January 10, 2023

Anti-nausea drug response in children

Genetic variation in a metabolic enzyme was not associated with response to the anti-nausea drug odansetron in children, Vanderbilt researchers report.

Ondansetron is commonly used in children and adults to prevent postoperative nausea and vomiting (PONV). Variation in the gene for the metabolic enzyme CYP2D6 can affect response to ondansetron, and it is recommended that alternative anti-emetic therapy be considered for adults who are ultrarapid metabolizers. However, data from pediatric populations are limited. 

Sara Van Driest, MD, PhD, and colleagues conducted a retrospective study in patients under age 18 who underwent tonsillectomy and received ondansetron to prevent PONV. 

They used data from BioVU, Vanderbilt’s DNA biobank linked to de-identified electronic health records. In a cohort of 652 individuals, CYP2D6 metabolizer status was not associated with PONV, which affected 105 patients (16.1%). 

The findings, reported in Clinical and Translational Science, do not support the use of CYP2D6 genotype or phenotype to guide anti-emetic therapy after tonsillectomy in children. They also highlight the need for further studies to validate genotype-drug response data in pediatric populations and to understand why ondansetron isn’t as effective for some children.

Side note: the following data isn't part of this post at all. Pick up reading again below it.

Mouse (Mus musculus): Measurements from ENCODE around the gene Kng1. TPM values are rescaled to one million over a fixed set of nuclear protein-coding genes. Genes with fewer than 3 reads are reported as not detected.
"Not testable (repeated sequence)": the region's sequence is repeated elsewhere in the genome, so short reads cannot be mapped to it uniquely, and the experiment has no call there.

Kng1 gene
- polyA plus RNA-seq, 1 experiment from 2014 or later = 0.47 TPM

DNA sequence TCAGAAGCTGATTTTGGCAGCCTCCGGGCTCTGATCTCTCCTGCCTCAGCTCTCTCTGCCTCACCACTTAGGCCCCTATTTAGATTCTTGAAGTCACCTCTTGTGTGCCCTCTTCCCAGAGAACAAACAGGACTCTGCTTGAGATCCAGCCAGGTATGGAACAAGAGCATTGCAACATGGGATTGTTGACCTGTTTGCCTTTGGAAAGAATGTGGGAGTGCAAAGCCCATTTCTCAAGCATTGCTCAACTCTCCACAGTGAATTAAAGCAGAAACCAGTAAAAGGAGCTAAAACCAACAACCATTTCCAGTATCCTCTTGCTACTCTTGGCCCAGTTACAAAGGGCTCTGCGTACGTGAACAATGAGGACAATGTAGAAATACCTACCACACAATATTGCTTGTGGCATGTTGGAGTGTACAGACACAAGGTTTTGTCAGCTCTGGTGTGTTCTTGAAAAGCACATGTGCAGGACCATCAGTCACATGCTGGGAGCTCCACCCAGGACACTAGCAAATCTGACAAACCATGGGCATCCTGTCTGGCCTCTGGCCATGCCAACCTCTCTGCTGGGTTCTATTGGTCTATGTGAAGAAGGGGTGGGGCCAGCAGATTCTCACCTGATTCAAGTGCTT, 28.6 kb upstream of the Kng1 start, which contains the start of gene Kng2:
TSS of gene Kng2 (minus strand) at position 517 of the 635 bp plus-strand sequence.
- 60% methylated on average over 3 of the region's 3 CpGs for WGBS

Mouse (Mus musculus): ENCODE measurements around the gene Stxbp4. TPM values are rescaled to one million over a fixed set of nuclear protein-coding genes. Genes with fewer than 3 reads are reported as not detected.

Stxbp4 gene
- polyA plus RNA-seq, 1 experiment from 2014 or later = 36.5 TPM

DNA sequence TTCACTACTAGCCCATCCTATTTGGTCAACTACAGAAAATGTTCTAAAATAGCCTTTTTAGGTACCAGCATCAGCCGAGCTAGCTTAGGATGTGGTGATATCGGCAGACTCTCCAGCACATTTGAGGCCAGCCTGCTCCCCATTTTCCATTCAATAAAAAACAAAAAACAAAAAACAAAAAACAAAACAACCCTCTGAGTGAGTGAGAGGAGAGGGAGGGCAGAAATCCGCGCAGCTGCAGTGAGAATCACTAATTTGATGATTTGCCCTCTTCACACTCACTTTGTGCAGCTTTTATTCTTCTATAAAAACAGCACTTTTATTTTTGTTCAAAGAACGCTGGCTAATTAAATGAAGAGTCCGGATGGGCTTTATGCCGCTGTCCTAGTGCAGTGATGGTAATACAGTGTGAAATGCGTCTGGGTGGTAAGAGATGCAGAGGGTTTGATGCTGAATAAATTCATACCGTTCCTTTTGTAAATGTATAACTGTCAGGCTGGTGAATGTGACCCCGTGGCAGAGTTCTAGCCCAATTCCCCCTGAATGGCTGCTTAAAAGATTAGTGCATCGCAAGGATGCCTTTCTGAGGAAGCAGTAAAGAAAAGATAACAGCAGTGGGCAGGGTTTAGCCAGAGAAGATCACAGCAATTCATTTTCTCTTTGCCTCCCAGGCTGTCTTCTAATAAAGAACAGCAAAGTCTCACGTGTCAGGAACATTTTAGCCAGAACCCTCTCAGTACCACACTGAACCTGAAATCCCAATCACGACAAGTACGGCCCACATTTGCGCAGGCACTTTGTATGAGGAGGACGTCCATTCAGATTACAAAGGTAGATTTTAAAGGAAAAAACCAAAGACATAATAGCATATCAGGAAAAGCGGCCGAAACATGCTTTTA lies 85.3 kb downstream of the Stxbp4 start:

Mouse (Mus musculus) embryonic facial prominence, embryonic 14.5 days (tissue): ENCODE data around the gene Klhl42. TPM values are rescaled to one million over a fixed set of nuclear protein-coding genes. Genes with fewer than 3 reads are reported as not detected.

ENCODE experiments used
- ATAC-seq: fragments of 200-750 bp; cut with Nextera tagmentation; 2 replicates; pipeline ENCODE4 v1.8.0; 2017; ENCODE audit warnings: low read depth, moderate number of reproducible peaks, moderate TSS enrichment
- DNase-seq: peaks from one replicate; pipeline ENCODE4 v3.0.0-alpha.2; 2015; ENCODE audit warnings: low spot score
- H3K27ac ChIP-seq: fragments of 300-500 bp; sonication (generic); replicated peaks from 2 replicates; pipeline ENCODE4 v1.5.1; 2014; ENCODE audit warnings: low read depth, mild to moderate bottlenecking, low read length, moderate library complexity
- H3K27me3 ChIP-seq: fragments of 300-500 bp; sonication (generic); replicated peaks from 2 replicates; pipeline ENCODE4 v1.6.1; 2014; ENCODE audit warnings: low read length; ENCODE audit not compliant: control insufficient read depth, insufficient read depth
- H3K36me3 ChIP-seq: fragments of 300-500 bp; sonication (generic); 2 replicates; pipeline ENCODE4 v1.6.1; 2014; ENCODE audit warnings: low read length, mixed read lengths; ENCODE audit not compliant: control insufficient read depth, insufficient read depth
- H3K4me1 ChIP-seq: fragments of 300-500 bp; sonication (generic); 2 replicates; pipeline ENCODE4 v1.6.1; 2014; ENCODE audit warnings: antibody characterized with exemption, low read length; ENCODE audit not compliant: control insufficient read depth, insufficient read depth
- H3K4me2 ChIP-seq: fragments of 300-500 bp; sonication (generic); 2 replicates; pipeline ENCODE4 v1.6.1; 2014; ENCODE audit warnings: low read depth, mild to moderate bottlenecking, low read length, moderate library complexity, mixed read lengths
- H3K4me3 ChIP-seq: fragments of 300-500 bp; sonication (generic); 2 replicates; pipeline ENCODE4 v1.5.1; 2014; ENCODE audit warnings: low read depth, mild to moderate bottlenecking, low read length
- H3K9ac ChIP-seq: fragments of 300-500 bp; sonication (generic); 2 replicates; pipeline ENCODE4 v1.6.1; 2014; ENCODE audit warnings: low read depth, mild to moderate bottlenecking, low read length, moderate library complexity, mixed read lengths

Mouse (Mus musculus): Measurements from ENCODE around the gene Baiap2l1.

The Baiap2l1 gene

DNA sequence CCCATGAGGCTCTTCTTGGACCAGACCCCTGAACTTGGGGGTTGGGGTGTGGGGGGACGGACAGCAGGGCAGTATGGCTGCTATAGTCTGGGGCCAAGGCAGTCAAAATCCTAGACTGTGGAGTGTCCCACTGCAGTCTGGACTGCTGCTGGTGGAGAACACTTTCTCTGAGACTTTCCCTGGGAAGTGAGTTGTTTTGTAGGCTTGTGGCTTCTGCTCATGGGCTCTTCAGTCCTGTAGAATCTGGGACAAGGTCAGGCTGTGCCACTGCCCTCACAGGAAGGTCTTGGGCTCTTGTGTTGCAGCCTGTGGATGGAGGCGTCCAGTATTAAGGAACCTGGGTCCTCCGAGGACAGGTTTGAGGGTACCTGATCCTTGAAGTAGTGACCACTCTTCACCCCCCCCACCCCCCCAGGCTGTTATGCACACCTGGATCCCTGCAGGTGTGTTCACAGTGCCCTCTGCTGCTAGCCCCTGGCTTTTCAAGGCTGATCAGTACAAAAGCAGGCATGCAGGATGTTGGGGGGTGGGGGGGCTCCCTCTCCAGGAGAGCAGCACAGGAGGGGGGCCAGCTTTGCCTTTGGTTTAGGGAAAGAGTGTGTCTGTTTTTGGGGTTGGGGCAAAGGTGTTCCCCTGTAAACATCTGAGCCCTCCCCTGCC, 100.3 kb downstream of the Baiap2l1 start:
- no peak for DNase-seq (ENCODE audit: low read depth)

Co-authors of the study include Katherine Black, MD, MPH, B. Randall Brenn, MD, Andrea Gaedigk, PhD, MS, and Jonathan Wanderer, MD, MPhil. The research was supported by the National Institutes of Health (grants GM007569, HD106446) and the Burroughs Wellcome Fund. BioVU projects are supported by numerous sources: institutional funding, private agencies, and federal grants.